"Overall the effectiveness of these scams has dramatically reduced since last year as a result of additional fraud rules instituted by our security teams," she says.
But Harry Campbell, an LA-based driver who runs the popular Rideshare Guy blog, disagrees.
"The volume has increased on this, as opposed to decreased," he says, based on feedback he's heard from drivers. Also, based on that feedback, he says "Uber hasn't done anything to warn drivers."
On that Wednesday, the LA driver did what that caller told him to do.
He pulled over and canceled the trip.
The caller asked for his email. He gave it.
The caller asked for his Uber account password. He gave him that, too, after a brief hesitation.
Then the caller said to tell him the confirmation code he'd be receiving shortly via text. The driver told him the code once he got the text. This was the two-factor authentication needed to get into the driver's Uber account.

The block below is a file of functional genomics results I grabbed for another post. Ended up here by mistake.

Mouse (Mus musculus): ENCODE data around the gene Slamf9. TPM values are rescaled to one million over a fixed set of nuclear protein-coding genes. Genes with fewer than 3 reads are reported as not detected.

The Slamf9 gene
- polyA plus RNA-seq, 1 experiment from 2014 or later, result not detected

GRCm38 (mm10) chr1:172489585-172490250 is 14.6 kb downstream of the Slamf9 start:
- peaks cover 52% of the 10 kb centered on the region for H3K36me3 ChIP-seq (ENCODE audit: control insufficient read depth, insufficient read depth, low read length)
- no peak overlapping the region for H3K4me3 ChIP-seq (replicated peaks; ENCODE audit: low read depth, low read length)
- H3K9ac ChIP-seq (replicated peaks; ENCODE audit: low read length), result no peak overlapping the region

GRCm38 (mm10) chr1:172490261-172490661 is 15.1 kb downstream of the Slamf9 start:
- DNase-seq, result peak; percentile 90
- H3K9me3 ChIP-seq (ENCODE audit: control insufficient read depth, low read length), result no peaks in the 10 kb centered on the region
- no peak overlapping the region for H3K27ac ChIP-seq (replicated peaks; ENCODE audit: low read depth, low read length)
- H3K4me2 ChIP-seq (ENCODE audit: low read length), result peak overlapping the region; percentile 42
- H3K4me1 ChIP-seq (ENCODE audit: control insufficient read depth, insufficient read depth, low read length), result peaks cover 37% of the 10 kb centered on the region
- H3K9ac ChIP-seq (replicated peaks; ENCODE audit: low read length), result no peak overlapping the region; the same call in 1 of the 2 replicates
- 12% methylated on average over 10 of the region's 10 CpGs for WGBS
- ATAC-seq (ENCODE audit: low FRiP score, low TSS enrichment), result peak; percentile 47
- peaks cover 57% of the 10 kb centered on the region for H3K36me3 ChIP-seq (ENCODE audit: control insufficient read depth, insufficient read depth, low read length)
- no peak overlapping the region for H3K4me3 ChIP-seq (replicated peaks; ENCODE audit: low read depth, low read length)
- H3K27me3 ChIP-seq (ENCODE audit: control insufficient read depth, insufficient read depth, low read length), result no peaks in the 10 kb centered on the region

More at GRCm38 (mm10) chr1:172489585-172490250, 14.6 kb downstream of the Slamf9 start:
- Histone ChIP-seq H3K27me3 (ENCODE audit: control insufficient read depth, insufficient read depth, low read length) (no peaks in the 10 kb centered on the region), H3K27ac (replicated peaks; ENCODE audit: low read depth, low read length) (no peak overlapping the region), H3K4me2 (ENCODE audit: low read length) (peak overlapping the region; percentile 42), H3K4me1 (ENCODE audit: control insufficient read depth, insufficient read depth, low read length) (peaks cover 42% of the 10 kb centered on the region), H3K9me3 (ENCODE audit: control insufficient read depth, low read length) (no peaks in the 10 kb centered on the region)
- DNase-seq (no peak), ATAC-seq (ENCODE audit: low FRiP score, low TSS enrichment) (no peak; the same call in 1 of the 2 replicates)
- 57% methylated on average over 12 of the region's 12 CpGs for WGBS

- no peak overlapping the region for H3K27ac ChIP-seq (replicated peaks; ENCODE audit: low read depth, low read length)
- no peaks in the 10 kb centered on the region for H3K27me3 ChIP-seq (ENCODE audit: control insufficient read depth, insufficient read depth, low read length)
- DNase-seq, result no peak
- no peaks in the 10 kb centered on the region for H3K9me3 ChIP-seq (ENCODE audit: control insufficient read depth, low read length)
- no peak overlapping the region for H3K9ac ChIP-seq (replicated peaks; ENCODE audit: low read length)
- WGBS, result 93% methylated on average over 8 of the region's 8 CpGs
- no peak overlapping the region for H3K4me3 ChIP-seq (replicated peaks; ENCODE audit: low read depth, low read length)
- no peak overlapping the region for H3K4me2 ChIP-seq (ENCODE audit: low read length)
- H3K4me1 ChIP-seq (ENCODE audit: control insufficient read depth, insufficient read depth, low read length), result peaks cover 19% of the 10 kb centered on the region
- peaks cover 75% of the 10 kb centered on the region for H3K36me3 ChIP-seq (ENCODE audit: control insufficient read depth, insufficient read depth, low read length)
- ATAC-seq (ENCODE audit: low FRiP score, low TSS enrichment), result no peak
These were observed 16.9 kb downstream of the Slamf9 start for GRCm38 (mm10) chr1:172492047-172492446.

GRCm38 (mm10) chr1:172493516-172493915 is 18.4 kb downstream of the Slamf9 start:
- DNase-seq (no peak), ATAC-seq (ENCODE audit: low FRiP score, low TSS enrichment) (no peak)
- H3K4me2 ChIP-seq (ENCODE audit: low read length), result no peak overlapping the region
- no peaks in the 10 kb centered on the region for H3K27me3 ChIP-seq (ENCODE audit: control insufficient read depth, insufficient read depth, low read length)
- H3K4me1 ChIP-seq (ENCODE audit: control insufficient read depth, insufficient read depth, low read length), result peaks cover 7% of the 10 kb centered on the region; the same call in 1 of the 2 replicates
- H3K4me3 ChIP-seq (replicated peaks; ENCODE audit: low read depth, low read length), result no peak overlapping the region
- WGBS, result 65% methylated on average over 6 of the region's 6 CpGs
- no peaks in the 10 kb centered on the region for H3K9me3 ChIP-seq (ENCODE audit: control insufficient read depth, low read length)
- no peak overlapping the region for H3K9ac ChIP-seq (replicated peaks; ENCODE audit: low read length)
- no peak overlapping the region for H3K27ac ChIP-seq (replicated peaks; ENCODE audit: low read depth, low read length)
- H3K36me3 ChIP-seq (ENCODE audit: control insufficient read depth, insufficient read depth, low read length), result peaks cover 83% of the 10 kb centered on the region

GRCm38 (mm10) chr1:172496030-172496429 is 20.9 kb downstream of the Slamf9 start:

"Nothing happened for the rest of the week," the driver says. "I didn't think anything of this again until Saturday."
But in those following three days, the scammer had changed the driver's account settings and waited for the perfect time to withdraw money. Uber automatically transfers drivers' earnings to their bank accounts every Sunday. Some drivers cash out at the end of the day, while others just wait for Sunday.
"When these people were able to get into my account, they would've seen my transaction history," the driver says. "They could've looked at it and said, 'Oh this guy isn't going to cash out before Sunday.' They seemed pretty sophisticated. They seemed to understand how the system works."
By Saturday night, his $653.88 in earnings from that week had been nabbed from his account.
Former Uber driver Tatasi Lauofo tells a nearly identical story. When he was driving for the company in the Bay Area about nine months ago, he got a call from someone saying they were from Uber. The caller was polite and professional, he says. And, unaware of the scam, he gave them all of his account information. By the week's end, he was out nearly $1,000.
This fraud is simpler than it seems. And a couple of key elements about Uber make it possible.